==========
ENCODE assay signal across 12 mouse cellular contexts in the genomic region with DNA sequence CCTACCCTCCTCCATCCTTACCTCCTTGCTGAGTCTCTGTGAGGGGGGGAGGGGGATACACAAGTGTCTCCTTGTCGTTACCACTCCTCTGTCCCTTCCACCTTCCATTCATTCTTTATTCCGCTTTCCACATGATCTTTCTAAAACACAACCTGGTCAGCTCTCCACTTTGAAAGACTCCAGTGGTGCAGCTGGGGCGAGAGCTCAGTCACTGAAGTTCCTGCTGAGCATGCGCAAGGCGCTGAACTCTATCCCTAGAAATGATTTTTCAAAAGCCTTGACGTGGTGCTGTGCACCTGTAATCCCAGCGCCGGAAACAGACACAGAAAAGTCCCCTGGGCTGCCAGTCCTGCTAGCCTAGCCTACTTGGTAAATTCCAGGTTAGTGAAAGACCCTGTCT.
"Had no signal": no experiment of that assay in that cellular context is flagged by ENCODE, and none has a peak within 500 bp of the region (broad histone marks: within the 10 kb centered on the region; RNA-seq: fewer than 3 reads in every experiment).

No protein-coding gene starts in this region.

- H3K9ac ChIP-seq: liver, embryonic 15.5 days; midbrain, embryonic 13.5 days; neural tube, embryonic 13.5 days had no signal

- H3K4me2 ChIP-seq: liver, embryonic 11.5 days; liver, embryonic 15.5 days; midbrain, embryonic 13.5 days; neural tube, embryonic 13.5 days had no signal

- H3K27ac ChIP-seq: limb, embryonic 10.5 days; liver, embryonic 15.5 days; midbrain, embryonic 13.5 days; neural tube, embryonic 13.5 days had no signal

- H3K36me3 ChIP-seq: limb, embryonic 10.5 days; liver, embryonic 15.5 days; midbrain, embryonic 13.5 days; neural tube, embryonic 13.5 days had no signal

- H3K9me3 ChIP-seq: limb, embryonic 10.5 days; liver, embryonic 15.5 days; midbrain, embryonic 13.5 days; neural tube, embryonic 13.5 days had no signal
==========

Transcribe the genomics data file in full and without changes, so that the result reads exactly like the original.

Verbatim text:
ENCODE assay signal across 12 mouse cellular contexts in the genomic region with DNA sequence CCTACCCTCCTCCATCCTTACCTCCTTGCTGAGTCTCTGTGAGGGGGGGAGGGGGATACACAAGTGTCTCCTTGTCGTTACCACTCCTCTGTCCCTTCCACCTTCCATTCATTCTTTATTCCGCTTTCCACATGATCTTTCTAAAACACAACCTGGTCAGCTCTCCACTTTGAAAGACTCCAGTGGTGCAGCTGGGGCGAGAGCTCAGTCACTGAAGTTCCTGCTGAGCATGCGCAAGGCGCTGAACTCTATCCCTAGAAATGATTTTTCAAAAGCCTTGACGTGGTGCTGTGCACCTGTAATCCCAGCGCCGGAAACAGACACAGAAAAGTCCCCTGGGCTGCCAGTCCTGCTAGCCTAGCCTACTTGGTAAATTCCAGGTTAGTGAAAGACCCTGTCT.
"Had no signal": no experiment of that assay in that cellular context is flagged by ENCODE, and none has a peak within 500 bp of the region (broad histone marks: within the 10 kb centered on the region; RNA-seq: fewer than 3 reads in every experiment).

No protein-coding gene starts in this region.

- H3K9ac ChIP-seq: liver, embryonic 15.5 days; midbrain, embryonic 13.5 days; neural tube, embryonic 13.5 days had no signal

- H3K4me2 ChIP-seq: liver, embryonic 11.5 days; liver, embryonic 15.5 days; midbrain, embryonic 13.5 days; neural tube, embryonic 13.5 days had no signal

- H3K27ac ChIP-seq: limb, embryonic 10.5 days; liver, embryonic 15.5 days; midbrain, embryonic 13.5 days; neural tube, embryonic 13.5 days had no signal

- H3K36me3 ChIP-seq: limb, embryonic 10.5 days; liver, embryonic 15.5 days; midbrain, embryonic 13.5 days; neural tube, embryonic 13.5 days had no signal

- H3K9me3 ChIP-seq: limb, embryonic 10.5 days; liver, embryonic 15.5 days; midbrain, embryonic 13.5 days; neural tube, embryonic 13.5 days had no signal